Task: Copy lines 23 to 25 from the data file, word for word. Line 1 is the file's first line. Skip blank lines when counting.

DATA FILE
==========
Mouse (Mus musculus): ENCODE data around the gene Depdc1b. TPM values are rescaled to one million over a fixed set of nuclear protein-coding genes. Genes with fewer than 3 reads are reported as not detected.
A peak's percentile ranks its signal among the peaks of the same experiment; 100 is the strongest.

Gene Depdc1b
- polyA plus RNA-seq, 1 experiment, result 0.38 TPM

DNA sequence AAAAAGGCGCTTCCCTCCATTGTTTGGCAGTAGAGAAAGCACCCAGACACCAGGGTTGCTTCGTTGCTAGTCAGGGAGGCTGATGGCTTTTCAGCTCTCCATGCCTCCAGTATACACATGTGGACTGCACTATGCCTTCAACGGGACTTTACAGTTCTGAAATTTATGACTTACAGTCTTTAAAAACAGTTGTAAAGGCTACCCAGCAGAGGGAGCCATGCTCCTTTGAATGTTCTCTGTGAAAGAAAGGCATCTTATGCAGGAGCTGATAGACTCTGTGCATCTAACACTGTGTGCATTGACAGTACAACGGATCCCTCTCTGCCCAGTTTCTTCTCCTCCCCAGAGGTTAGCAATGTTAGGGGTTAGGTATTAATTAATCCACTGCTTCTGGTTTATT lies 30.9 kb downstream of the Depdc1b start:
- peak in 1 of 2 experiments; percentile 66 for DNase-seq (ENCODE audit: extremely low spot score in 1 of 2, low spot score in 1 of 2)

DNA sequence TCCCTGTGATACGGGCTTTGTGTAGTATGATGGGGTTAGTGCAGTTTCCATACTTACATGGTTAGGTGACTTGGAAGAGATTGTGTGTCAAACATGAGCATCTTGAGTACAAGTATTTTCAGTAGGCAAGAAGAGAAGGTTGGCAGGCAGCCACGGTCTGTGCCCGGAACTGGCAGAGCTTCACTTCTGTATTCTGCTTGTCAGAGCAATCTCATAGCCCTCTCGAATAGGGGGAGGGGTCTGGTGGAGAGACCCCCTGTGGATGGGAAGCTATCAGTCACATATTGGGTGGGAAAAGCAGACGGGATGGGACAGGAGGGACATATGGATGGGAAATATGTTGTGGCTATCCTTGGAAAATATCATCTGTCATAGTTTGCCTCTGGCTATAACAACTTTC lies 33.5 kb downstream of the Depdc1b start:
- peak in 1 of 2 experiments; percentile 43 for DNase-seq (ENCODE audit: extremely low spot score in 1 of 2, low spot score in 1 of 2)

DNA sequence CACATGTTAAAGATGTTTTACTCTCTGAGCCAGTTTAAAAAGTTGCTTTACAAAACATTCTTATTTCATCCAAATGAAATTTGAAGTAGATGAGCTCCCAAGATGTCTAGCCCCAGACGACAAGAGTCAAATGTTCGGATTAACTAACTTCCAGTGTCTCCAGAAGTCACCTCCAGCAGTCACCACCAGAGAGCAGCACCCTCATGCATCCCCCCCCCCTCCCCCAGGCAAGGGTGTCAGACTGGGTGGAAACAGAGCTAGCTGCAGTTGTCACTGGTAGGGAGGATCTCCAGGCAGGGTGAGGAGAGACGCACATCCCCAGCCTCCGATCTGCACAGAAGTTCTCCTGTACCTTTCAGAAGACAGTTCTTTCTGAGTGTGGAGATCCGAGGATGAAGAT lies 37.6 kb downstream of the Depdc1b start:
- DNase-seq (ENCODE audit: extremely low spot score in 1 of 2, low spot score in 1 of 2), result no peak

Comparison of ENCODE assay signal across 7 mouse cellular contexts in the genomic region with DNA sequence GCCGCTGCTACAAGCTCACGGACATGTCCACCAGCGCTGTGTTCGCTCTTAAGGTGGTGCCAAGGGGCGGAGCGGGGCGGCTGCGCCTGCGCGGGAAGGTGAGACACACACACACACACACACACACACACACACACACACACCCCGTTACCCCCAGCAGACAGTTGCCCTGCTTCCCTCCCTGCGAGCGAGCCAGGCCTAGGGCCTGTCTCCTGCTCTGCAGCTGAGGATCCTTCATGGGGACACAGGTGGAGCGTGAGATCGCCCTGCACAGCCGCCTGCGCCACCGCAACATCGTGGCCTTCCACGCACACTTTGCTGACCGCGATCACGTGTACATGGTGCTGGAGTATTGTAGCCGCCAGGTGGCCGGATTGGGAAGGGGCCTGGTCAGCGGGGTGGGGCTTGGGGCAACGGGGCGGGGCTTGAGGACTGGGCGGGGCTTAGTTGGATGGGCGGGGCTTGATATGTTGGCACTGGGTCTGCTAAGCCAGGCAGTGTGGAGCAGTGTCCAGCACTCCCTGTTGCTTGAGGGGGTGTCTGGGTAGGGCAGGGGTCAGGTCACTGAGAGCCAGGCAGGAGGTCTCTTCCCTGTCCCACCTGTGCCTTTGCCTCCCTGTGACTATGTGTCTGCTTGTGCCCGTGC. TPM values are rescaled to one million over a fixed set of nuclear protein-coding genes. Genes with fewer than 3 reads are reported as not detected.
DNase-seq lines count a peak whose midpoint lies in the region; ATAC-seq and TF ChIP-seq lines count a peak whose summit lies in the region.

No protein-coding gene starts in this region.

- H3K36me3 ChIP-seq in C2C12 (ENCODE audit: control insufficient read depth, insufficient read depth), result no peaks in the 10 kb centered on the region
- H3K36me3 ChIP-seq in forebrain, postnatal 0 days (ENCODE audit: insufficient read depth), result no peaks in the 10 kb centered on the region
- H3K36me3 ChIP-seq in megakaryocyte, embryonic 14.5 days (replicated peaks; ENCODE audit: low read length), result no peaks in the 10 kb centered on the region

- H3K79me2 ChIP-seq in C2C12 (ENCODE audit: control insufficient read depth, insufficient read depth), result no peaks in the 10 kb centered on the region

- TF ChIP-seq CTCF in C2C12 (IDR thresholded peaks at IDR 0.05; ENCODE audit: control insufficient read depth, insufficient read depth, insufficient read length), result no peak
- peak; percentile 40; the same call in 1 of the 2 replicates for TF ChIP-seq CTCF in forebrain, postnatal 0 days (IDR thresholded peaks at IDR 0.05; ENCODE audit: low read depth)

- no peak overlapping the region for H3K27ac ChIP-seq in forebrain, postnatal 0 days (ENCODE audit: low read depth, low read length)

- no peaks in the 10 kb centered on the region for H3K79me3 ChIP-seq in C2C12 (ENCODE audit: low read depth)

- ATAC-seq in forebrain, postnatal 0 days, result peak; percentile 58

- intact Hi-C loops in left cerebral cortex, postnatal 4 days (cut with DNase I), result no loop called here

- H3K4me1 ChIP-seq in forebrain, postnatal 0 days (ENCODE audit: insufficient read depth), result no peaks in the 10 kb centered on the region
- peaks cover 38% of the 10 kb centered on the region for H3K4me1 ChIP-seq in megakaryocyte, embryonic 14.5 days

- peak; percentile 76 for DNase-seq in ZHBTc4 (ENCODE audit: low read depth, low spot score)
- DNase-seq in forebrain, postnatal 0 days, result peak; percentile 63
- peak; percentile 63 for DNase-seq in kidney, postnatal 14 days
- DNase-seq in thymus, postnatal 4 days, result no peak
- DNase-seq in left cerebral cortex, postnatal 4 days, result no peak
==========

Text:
- intact Hi-C loops in left cerebral cortex, postnatal 4 days (cut with DNase I), result no loop called here

- H3K4me1 ChIP-seq in forebrain, postnatal 0 days (ENCODE audit: insufficient read depth), result no peaks in the 10 kb centered on the region
- peaks cover 38% of the 10 kb centered on the region for H3K4me1 ChIP-seq in megakaryocyte, embryonic 14.5 days